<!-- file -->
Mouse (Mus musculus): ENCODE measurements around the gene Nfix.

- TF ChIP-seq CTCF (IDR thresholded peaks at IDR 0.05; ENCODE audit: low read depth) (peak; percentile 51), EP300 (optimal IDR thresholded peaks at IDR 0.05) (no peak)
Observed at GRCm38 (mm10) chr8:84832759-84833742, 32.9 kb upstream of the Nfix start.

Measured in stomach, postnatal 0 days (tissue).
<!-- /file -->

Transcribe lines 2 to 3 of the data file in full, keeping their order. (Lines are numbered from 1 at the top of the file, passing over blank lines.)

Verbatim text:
- TF ChIP-seq CTCF (IDR thresholded peaks at IDR 0.05; ENCODE audit: low read depth) (peak; percentile 51), EP300 (optimal IDR thresholded peaks at IDR 0.05) (no peak)
Observed at GRCm38 (mm10) chr8:84832759-84833742, 32.9 kb upstream of the Nfix start.